Matt wanted to reclaimed the small area over the living room that originally was lost to the structure. It was not on our original radar when we layed out the space on paper but after peering into the darkness through the rafters it makes sense.
At first we thought that we might be getting bonus space out of it. But once the knee walls when in and we could physically see what we had, we realized it was no more than a large closet. We will utilize this space for storage. It will eventually hold our extensive DVD and CD collection. On a bad day it may double as the proverbial doghouse for Matt.
This wasn’t a simple process since there was structure blocking the entry. The knee wall was cut open and beams were put in place. We ended up with a low room but it works for both of us. The 6′-2″ electrician was a bit unamused.
Another great idea from the Cornerstone team was to hold the back wall off enough to get utilities behind it. That saved us from cutting more craziness in the ceilings. We barely notice the difference in lost space.
One of the goals of this phase of the renovation is to tighten up the house and step towards a more energy efficient home. We chose open cell foam insulation to fill the void between the roof substrate and the interior finishes. It will fill in between the rafters and give us a well insulated cozy home. With the bulk of the framing behind us, it was time for the foamers to come invade the house. Let me preface these next statements with this one final thought. Foam insulation is great! It yields a wonderful sound and air tight space. The process to get to the finished result is not so great. If this was being done on a vacant home then by all means proceed ahead. For one like ours that is occupied by two people, a dog and some fish it isn’t so great. Maintaining Matt’s home office environment was next to impossible. We both ended up taking days off to deal with the homelessness.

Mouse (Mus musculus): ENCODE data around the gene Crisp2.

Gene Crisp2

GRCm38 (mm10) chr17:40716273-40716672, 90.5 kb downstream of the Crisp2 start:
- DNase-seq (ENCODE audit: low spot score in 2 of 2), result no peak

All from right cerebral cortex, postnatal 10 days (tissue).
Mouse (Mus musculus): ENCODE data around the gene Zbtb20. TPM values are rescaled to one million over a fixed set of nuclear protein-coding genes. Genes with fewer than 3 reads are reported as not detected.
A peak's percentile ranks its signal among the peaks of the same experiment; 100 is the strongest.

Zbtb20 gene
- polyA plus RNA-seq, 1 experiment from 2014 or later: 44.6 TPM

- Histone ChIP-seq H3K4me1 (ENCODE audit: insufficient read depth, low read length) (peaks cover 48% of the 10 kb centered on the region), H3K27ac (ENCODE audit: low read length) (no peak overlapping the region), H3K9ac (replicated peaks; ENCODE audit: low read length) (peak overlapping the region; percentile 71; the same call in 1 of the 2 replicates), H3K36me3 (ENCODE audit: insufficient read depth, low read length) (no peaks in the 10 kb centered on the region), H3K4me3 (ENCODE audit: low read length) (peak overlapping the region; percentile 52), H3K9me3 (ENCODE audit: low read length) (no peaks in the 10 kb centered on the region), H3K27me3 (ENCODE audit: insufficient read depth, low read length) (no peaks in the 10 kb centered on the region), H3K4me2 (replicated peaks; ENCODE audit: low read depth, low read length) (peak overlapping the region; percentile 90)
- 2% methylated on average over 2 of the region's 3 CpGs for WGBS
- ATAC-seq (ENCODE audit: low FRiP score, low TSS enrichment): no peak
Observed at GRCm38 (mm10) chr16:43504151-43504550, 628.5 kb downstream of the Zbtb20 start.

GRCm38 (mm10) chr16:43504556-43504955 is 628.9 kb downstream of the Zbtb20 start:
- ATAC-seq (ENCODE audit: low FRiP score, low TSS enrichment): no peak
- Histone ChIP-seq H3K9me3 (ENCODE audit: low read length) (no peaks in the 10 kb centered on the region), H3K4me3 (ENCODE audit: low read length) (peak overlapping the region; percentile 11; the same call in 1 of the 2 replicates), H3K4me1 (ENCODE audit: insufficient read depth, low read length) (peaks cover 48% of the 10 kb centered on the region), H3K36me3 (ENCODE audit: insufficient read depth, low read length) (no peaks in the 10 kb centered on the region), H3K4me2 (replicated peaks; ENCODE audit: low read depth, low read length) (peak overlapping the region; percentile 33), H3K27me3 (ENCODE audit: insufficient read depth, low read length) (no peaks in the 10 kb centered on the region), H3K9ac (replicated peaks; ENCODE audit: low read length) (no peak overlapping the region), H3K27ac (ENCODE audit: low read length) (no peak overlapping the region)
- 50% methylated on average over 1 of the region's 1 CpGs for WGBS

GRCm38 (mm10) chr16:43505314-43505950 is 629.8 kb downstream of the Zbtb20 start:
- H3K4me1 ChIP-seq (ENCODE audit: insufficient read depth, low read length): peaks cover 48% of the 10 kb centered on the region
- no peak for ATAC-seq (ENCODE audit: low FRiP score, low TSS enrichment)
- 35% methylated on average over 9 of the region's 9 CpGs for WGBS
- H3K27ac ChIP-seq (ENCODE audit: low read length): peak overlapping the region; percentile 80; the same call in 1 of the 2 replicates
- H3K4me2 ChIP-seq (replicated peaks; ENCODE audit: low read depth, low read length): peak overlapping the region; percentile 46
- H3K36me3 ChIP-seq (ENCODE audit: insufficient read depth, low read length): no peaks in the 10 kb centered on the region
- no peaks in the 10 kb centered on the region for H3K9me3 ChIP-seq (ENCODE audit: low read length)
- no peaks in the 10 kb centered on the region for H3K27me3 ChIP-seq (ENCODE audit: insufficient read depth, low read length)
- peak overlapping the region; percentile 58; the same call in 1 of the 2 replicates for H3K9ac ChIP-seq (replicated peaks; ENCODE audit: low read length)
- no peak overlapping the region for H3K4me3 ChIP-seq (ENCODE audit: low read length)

Basically, there are a couple of chemicals that combine together in midstream while being sprayed into place and initially cure in a matter of 20 seconds or so. If you have ever used “Great Stuff” in a can to fill a void it is very similar times 5. So let me walk you through the process. First a crew of 5 of so descend upon your home. They plastic wrap and tape up everything you don’t want to have oversprayed. This stuff gets everywhere. Then they pull back any loose insulation around the exterior edges of the house that was already in place so they can get the foam down to the sill plate. The chemicals get delivered through a series of hoses and nozzles. It is a toxic, smelly and messy job. The workers are all in protective gear with respirators. The part that we had the most difficult time with was leaving the house. We abandoned the home for a less smelly environment as we were directed. It was the most unpleasant part of the renovation to date. The crew worked diligently but was unable to finish the entire attic in one day. They finished the work early on the second day. With every window and door open for full ventilation, we were able to sleep in our home on the second night.